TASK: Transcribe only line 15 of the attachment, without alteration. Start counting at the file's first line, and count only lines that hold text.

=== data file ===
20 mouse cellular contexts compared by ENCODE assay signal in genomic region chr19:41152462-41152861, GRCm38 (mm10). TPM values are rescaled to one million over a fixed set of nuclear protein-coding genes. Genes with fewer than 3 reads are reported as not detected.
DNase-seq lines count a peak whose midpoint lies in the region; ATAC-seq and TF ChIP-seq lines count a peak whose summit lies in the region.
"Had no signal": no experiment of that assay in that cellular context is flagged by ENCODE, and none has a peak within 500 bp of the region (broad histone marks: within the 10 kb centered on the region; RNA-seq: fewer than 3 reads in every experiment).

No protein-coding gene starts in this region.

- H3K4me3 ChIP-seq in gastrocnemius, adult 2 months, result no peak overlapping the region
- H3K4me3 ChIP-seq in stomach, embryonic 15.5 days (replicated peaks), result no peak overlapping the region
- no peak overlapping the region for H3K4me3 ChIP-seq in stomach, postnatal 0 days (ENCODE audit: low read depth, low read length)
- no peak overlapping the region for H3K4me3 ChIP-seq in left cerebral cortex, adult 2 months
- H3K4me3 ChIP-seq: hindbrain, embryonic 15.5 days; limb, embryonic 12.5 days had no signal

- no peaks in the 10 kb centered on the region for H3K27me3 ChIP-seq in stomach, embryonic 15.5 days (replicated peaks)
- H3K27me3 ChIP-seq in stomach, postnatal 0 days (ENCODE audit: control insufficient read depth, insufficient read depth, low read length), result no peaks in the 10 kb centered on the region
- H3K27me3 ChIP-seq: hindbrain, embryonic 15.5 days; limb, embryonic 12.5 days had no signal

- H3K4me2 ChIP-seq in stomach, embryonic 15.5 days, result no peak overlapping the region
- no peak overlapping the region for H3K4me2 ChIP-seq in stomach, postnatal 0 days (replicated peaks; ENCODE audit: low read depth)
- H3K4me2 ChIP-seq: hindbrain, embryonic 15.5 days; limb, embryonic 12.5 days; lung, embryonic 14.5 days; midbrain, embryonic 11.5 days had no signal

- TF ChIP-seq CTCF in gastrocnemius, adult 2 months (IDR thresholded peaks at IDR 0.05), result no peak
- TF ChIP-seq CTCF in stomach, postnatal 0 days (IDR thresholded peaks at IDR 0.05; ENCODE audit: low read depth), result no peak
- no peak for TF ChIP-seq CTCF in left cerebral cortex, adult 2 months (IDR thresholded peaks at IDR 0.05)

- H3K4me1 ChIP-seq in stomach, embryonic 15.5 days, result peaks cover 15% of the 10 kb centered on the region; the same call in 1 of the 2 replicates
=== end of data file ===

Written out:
- H3K4me2 ChIP-seq: hindbrain, embryonic 15.5 days; limb, embryonic 12.5 days; lung, embryonic 14.5 days; midbrain, embryonic 11.5 days had no signal